In this article, Kushagra Gour introduces Web Maker, a browser extension he created for front-end developers who want a blazing-fast, offline web playground.
If you’re a front-end developer like me, you’ve probably tried one or more of the code playgrounds out there like CodePen, JSBin, JSFiddle etc. They’re all great and do the job perfectly. I’ve mostly used them to figure out issues I’m facing, or to discuss code snippets with colleagues. But I’ve always felt a slight friction in them having to work over the internet — with an inherent delay between starting them up and being able to use them.
I also wanted a quick way to hack stuff while traveling or waiting at the airport, where you’re mostly offline. Of course, you can use an editor and see the results in the browser — but in this fast-paced world, that’s slow to set up!
I tried looking for something that could give me what I wanted, but couldn’t find any. In fact, I found many people looking for the same thing:
Wish @CodePen had an offline mode. No idea how it would work like, but still.
— Chris Armstrong (@Armstrong) February 16, 2015
So I decided to make something myself, and created Web Maker. Now I use it to do all my web experiments — and even to develop Web Maker itself!
What is Web Maker?
Super fast and works offline
You also have the option to save and load your creations for later editing. They’re saved in your browser’s localStorage.
Web Maker is also recommended by Chris Coyier on CodePen blog, if an offline web playground is what you need:
We get asked fairly often about an offline version of CodePen. While we think that would be cool, in all honesty, we aren’t particularly close to that. If you’re looking for a CodePen-like offline editor, and use Chrome, check out Web Maker by Kushagra Gour.
For more on the story behind CodePen, check out the Versioning Show episode with Chris Coyier…
Multiple layouts to choose from
In addition to having multiple editor layout options, each of your saved creations remembers the layout it last used, along with the code pane sizes. So, basically, whenever you load back any creation, you get the exact same editor configuration that you last saved the creation in.
Also, you get a full screen layout to see your work in actual browser window size.
Preview screenshot capture
Chrome extension APIs give Web Maker immense power to do stuff that normal web apps can’t. One example is screenshot capture. Just click the Take Screenshot button anytime to take an instant screenshot of your preview.
Save as HTML or open in CodePen
Or say you want to share your creation with the world: the Open on CodePen button opens your creation inside CodePen.
Open source everywhere!
I have made Web Maker open source on GitHub. I think it connects me more with the users, who can suggest features they want or log issues they face, all in one place.
There are many interesting logic pieces that go into making such a web playground. All those are open to see and learn from. I personally loved working on prevention of infinite loops using Esprima.
Web Maker heavily uses some awesome, open-source projects out there like CodeMirror, Esprima, Split.js, Escodegen, Inlet.js, Emmet etc. A big shout out to them! And as I mentioned, Web Maker also uses Web Maker. ;-)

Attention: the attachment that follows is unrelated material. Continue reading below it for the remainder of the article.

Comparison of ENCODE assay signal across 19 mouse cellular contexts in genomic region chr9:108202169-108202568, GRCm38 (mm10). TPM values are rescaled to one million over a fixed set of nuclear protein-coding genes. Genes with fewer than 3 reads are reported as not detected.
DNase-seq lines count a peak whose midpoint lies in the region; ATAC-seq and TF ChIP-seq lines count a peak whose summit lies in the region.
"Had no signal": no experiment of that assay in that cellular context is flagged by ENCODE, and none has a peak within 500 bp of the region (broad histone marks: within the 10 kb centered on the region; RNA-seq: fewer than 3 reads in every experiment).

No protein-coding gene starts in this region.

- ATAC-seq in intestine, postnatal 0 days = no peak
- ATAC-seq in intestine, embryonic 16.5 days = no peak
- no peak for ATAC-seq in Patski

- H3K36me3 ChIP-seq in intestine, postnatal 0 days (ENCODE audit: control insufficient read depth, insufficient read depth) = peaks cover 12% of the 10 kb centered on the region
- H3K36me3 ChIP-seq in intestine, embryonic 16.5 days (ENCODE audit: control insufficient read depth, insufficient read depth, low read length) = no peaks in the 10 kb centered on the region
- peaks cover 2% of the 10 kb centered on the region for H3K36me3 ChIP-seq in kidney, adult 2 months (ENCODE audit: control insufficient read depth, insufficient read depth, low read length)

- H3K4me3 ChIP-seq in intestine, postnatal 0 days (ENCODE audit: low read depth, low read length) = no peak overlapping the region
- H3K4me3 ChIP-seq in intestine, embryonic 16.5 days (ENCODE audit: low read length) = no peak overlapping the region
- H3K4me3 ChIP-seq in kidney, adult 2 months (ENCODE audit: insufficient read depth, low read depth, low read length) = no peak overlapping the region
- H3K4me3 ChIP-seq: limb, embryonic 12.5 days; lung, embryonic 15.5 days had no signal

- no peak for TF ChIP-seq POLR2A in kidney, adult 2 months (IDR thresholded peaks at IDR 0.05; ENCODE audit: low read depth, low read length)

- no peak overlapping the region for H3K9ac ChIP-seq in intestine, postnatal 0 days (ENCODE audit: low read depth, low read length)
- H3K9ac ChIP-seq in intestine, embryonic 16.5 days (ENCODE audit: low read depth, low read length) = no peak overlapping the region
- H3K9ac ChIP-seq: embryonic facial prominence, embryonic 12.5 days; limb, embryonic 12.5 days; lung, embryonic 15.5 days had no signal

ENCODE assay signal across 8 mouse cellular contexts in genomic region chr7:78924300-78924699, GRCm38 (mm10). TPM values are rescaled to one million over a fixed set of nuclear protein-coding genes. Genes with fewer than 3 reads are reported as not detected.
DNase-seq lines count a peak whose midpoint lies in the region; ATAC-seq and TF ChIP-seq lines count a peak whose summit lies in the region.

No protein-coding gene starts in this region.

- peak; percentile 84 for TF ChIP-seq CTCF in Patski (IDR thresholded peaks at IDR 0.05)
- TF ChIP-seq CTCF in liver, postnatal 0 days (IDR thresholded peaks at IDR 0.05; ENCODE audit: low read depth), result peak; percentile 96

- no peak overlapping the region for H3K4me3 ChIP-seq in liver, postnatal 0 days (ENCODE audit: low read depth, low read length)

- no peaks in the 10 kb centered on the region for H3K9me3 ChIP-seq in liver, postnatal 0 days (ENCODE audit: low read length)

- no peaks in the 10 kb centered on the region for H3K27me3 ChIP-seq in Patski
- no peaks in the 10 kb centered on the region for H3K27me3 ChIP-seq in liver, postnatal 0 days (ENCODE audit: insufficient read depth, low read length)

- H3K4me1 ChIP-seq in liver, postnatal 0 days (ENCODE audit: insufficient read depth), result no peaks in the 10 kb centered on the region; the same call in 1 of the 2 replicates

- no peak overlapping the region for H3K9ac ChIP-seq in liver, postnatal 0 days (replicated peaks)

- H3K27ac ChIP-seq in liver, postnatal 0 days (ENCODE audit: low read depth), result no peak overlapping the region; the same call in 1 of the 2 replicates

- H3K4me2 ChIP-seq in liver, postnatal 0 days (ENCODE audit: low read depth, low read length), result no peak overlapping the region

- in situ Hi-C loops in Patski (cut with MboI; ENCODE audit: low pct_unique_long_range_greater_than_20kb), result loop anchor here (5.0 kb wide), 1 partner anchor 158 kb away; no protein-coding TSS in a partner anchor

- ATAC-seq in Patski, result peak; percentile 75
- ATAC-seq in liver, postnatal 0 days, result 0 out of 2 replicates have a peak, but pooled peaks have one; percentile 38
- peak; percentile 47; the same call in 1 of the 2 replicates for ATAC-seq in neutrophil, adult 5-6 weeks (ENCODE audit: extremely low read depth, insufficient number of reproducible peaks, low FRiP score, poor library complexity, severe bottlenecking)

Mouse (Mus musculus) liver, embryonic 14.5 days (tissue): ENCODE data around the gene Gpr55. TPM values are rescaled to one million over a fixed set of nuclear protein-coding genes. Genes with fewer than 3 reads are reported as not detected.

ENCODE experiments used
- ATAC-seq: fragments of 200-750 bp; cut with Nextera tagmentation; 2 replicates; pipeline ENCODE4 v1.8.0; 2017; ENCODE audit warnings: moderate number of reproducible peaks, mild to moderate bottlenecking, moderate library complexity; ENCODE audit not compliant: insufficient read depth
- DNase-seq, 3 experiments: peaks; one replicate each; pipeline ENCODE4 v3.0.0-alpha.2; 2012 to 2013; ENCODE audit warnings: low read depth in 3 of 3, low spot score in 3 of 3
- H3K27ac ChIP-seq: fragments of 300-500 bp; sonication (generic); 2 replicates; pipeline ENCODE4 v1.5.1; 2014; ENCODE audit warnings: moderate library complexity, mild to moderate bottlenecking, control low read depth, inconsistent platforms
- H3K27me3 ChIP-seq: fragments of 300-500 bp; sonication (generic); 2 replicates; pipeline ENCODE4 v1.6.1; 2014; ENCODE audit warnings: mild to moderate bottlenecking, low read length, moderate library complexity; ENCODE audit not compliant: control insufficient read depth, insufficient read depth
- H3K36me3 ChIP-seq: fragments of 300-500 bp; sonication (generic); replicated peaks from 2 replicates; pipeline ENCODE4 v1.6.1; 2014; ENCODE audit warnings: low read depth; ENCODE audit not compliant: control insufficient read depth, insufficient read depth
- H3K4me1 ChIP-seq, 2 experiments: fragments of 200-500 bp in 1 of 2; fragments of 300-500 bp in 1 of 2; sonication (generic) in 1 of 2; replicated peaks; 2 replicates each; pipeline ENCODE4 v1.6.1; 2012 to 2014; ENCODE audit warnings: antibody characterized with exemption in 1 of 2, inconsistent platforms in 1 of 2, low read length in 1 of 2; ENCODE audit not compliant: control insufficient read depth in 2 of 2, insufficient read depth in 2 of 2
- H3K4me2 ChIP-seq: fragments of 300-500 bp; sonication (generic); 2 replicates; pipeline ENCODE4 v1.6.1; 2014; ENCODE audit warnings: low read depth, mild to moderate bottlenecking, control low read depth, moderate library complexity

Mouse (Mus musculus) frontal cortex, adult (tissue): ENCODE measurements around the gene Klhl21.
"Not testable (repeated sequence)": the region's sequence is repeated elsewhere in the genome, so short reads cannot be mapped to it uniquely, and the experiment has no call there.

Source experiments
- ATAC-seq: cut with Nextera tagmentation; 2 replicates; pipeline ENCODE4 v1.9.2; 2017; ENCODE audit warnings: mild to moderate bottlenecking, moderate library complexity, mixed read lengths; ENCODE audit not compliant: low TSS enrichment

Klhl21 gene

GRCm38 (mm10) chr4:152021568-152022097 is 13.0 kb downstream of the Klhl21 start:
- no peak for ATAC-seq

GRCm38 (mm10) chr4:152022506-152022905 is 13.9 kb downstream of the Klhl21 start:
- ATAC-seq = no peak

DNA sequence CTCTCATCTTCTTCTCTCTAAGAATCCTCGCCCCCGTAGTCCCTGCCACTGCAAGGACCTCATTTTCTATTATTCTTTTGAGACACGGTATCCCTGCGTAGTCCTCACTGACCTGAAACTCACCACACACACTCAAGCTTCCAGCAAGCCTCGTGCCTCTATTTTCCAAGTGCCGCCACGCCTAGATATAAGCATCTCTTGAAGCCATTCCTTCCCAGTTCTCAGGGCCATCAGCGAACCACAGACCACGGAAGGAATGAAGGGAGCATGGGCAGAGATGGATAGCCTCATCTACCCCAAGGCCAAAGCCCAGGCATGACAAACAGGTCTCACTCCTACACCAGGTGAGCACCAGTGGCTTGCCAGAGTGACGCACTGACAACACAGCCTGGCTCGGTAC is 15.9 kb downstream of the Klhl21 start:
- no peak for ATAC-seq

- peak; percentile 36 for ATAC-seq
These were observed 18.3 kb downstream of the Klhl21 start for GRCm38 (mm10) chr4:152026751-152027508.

What You Can Use Web Maker For
There are many interesting ways Web Maker can be used apart from the usual web development stuff. Let’s look at some of them.
Practice while you’re learning without setup hassle
If you’re starting to learn web development, Web Maker is a good place to do your daily practice, assignments etc. You can focus on just writing code without getting into setting up an editor or a build process for using preprocessors.
Create independent components for you app
You can develop and try out such independent components quickly in Web Maker — and integrate them into your app when you’re happy with them.
As a Markdown editor
Web Maker isn’t limited to just web development. Now-a-days, people generally write blog posts and articles in Markdown. And for that they generally use a Markdown editor. You can turn Web Maker into a markdown editor with live preview in seconds. (This article was written in Web Maker.)
Teach students in a classroom
Since Web Maker works offline, it’s a great platform that can be given to students in a classroom to explore things while they learn.
Create reduced test cases for debugging
When you’re trying to find the cause for an issue in your app, it’s worth isolating the suspected component so that you can debug in a much smaller environment without any interference from rest of the app. Web Maker’s a great tool for quickly running a piece of code like this.
Store your favorite code snippets
Found some interesting code snippet on a website? You don’t have to remember or note down the URL. Simply fire up Web Maker, paste in the code snippet, give it a title and save. You can open these later for reference or editing.
Some Upcoming Features
These are some new features I’m working on:
- Import/Export. Soon there’ll be an option to export all your creations and they’ll be importable back into Web Maker. You’ll also be able to create backups to the cloud, to services like Google Drive.
- Editor customization. More customization settings are on their way, including the ability to set font sizes, themes and indentation.
There’s more information on the roadmap on the GitHub issues page.
So, that’s an introduction to Web Maker, a browser extension I created to make life easier for front-end developers.
Because Web Maker is open-source software, you have the opportunity to mold it into something you want. You can request features, or even contribute code to get those interesting features into Web Maker.
You can also follow @webmakerApp for future updates, to suggest a feature or just to say hi if you like it!
If you’ve tried Web Maker and have any questions or feedback, please post a comment below.